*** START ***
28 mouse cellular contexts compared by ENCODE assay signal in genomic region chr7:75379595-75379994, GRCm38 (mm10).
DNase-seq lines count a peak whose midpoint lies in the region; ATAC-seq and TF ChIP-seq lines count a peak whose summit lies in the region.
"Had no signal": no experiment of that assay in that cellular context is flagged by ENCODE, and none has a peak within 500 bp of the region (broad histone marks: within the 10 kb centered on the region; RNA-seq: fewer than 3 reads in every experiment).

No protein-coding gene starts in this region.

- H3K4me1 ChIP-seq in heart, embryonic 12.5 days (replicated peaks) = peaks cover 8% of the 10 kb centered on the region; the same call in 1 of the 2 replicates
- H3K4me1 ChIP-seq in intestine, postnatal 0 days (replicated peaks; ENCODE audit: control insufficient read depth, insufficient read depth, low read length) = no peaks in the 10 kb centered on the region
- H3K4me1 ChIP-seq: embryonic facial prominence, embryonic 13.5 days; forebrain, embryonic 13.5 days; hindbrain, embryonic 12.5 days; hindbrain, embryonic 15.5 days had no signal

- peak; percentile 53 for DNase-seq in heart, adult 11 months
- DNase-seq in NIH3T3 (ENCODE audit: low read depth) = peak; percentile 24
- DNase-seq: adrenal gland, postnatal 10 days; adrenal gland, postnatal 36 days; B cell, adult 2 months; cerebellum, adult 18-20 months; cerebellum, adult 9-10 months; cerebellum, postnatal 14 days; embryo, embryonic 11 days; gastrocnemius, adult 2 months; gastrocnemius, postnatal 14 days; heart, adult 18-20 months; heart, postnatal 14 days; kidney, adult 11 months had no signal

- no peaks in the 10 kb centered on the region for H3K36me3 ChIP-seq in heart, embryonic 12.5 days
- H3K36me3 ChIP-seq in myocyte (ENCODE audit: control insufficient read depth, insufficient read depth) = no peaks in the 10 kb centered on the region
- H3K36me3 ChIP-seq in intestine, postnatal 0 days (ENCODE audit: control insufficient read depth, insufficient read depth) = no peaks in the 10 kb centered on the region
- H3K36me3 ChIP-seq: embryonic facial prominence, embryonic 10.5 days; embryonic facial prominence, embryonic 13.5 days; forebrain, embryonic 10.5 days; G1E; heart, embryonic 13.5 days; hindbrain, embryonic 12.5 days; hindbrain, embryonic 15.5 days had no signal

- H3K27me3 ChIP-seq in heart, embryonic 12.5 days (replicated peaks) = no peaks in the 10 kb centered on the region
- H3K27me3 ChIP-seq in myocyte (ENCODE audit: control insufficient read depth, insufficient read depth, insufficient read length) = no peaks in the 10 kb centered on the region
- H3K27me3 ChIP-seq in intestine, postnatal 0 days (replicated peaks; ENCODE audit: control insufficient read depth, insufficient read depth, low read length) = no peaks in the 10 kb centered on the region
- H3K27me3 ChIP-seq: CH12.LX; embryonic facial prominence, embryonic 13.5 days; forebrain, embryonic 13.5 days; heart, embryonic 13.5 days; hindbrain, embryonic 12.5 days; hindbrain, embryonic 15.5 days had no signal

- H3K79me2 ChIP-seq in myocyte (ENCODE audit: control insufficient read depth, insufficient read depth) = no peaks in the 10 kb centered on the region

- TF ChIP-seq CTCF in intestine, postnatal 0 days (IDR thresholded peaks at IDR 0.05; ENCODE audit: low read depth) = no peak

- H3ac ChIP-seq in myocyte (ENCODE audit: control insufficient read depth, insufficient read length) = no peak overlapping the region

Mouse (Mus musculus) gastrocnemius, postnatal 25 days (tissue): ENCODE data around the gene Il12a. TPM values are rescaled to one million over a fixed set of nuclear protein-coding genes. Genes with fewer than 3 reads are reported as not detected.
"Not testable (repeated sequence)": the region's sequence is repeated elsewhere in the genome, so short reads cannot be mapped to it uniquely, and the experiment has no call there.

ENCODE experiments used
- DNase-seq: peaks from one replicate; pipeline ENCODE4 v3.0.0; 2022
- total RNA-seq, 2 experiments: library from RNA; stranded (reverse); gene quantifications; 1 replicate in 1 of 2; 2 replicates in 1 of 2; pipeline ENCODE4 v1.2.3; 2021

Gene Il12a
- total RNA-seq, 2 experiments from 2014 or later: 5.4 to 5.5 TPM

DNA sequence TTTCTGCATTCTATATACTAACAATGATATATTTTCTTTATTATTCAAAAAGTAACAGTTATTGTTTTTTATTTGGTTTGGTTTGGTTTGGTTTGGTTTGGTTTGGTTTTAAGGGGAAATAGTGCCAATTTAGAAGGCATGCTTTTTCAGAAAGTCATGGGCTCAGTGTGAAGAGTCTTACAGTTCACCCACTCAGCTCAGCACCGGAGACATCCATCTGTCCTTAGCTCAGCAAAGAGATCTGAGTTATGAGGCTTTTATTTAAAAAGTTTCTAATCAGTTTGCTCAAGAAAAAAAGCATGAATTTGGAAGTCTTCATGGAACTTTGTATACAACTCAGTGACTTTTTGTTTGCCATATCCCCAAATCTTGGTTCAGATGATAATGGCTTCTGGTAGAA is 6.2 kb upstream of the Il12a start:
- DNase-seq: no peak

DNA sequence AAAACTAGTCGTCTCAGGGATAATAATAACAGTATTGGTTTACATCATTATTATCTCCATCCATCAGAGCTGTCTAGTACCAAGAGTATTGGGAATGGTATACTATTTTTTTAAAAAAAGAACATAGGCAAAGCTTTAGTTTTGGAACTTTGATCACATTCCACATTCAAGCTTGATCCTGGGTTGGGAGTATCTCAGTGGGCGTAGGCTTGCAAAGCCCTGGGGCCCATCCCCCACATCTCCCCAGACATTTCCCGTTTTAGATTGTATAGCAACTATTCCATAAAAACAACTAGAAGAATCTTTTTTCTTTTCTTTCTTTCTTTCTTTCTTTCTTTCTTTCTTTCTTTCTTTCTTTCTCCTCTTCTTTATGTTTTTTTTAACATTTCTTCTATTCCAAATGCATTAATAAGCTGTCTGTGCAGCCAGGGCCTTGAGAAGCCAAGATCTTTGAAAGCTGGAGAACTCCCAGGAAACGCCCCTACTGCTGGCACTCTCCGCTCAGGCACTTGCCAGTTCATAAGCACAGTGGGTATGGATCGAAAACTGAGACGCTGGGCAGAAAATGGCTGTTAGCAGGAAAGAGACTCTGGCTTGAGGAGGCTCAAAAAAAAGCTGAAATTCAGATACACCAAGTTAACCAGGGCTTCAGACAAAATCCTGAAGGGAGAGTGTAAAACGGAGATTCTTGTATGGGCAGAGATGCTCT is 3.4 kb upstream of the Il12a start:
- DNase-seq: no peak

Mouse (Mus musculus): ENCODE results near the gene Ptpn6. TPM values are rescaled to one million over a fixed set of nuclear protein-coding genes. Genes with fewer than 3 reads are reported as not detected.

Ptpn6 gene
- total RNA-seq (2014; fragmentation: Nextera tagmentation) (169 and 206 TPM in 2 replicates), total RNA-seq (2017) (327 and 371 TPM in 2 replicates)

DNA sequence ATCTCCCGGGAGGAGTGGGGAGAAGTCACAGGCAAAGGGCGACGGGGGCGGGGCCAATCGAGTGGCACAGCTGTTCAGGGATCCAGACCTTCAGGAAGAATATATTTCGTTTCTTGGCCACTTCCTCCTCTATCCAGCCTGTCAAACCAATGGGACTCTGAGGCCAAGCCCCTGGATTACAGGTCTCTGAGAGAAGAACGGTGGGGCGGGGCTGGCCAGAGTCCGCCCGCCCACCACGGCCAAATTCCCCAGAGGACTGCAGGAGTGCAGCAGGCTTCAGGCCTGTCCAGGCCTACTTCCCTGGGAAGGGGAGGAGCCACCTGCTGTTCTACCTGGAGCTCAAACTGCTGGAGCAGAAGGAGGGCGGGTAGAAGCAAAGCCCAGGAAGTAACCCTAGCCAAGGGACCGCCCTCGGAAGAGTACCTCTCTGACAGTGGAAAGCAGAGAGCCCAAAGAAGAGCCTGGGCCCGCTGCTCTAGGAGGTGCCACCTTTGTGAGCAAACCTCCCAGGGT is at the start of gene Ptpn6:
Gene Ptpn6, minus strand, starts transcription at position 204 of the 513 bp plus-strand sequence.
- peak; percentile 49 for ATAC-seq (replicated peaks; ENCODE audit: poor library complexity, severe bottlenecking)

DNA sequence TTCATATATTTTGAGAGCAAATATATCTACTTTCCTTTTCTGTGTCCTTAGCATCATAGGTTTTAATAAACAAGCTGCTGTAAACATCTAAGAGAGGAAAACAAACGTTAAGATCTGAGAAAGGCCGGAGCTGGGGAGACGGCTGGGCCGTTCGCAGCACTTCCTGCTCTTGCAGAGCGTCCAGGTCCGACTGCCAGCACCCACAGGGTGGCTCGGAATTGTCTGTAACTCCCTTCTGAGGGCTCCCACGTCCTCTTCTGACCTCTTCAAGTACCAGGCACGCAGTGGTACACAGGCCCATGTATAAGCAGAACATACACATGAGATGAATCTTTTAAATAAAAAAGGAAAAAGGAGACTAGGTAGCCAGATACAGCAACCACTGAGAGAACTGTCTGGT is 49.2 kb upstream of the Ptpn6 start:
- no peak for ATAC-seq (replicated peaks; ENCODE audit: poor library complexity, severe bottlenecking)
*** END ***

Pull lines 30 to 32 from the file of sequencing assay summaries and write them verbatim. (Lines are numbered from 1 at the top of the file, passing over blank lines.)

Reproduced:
- DNase-seq: no peak

DNA sequence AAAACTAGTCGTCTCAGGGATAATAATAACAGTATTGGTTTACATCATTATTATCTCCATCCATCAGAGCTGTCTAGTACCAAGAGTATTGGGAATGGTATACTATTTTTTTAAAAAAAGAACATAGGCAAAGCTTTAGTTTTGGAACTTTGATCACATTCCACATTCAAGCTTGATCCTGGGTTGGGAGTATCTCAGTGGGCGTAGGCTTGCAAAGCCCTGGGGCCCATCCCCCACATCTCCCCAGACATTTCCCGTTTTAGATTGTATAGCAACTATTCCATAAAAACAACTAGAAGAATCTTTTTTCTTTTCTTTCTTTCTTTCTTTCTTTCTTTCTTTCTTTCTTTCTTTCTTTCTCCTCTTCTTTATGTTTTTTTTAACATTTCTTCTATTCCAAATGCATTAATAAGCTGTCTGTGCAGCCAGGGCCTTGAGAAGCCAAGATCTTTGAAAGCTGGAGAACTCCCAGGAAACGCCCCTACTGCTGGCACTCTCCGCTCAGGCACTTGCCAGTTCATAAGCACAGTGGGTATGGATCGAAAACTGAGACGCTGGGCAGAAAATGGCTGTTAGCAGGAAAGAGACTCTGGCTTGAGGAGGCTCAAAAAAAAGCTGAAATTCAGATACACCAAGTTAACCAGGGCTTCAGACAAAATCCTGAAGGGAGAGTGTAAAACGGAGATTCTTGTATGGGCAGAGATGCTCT is 3.4 kb upstream of the Il12a start:
- DNase-seq: no peak